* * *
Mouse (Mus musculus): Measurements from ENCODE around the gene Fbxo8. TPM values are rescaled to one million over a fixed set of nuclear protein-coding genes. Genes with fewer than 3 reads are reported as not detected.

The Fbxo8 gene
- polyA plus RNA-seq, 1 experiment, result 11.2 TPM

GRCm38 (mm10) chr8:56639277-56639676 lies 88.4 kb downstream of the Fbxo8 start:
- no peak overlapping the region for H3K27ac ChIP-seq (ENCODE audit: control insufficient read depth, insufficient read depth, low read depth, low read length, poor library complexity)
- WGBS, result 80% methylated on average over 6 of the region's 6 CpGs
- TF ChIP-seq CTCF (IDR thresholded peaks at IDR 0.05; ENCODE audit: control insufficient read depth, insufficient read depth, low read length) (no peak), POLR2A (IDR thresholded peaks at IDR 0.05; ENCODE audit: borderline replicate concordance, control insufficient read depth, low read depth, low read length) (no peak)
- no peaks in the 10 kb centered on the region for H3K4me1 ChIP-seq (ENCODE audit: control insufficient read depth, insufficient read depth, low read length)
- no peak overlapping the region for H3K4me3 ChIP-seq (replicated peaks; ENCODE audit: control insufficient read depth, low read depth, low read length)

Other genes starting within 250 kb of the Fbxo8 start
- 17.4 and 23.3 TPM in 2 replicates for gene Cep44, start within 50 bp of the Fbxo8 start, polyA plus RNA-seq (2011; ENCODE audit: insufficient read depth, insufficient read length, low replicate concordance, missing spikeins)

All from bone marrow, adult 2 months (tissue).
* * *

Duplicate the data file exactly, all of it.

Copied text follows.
Mouse (Mus musculus): Measurements from ENCODE around the gene Fbxo8. TPM values are rescaled to one million over a fixed set of nuclear protein-coding genes. Genes with fewer than 3 reads are reported as not detected.

The Fbxo8 gene
- polyA plus RNA-seq, 1 experiment, result 11.2 TPM

GRCm38 (mm10) chr8:56639277-56639676 lies 88.4 kb downstream of the Fbxo8 start:
- no peak overlapping the region for H3K27ac ChIP-seq (ENCODE audit: control insufficient read depth, insufficient read depth, low read depth, low read length, poor library complexity)
- WGBS, result 80% methylated on average over 6 of the region's 6 CpGs
- TF ChIP-seq CTCF (IDR thresholded peaks at IDR 0.05; ENCODE audit: control insufficient read depth, insufficient read depth, low read length) (no peak), POLR2A (IDR thresholded peaks at IDR 0.05; ENCODE audit: borderline replicate concordance, control insufficient read depth, low read depth, low read length) (no peak)
- no peaks in the 10 kb centered on the region for H3K4me1 ChIP-seq (ENCODE audit: control insufficient read depth, insufficient read depth, low read length)
- no peak overlapping the region for H3K4me3 ChIP-seq (replicated peaks; ENCODE audit: control insufficient read depth, low read depth, low read length)

Other genes starting within 250 kb of the Fbxo8 start
- 17.4 and 23.3 TPM in 2 replicates for gene Cep44, start within 50 bp of the Fbxo8 start, polyA plus RNA-seq (2011; ENCODE audit: insufficient read depth, insufficient read length, low replicate concordance, missing spikeins)

All from bone marrow, adult 2 months (tissue).